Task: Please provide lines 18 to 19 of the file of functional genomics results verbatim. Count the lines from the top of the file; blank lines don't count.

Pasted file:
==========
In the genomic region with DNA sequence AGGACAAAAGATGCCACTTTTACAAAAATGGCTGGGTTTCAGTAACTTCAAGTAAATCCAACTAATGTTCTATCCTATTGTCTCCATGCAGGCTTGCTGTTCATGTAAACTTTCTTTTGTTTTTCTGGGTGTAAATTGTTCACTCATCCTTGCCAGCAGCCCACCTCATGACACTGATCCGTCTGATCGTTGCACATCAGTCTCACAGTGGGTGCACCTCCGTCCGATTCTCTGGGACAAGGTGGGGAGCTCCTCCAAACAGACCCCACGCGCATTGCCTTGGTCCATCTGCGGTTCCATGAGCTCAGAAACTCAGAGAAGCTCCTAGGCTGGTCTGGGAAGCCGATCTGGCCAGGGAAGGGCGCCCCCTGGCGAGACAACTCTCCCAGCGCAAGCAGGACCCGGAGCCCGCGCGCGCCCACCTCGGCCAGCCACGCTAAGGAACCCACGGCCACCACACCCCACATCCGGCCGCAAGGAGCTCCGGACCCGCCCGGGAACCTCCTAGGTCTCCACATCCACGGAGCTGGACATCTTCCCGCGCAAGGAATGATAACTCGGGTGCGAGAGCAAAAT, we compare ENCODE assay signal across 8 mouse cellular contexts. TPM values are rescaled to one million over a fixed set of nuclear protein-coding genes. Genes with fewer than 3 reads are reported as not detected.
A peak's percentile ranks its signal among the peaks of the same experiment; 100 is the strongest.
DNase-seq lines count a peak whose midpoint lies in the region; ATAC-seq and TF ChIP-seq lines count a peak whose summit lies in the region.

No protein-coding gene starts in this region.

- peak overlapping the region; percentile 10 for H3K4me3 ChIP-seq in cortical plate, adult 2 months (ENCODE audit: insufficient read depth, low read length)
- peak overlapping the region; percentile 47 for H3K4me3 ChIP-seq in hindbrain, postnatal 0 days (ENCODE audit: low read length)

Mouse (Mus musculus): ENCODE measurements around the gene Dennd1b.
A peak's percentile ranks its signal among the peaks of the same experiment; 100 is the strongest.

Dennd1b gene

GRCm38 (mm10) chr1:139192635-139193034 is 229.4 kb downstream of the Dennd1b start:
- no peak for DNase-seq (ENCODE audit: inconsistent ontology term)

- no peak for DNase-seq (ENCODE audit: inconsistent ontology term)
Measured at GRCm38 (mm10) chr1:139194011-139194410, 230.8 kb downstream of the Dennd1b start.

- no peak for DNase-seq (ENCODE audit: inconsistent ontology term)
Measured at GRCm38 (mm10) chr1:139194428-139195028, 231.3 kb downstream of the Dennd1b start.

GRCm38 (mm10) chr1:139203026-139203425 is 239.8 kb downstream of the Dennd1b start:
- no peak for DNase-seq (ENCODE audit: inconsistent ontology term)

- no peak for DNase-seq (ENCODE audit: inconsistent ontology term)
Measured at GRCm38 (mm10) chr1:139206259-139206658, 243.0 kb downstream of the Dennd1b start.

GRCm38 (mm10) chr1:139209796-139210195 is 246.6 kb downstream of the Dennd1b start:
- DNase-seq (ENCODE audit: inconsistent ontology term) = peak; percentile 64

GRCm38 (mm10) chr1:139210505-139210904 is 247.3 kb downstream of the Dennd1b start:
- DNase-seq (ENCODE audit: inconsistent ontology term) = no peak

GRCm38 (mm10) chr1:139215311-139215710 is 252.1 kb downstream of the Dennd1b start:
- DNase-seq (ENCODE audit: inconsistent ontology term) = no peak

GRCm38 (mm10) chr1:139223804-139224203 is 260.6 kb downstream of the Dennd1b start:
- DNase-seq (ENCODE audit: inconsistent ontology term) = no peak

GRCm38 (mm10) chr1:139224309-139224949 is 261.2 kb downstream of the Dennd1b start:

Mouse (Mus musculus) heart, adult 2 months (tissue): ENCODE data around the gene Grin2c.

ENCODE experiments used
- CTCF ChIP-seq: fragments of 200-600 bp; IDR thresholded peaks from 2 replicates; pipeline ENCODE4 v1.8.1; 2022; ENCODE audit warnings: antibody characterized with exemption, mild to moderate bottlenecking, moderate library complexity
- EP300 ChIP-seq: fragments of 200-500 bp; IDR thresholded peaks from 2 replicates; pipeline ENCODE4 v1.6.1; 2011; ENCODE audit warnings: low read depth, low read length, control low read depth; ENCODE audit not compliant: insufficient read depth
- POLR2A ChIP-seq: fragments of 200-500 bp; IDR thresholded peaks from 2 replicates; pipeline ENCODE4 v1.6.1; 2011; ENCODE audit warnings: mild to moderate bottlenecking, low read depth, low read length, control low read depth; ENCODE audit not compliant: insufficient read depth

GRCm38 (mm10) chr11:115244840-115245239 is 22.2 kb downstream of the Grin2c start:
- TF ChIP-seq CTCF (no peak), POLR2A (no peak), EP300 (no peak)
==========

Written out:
- no peak for DNase-seq (ENCODE audit: inconsistent ontology term)
Measured at GRCm38 (mm10) chr1:139206259-139206658, 243.0 kb downstream of the Dennd1b start.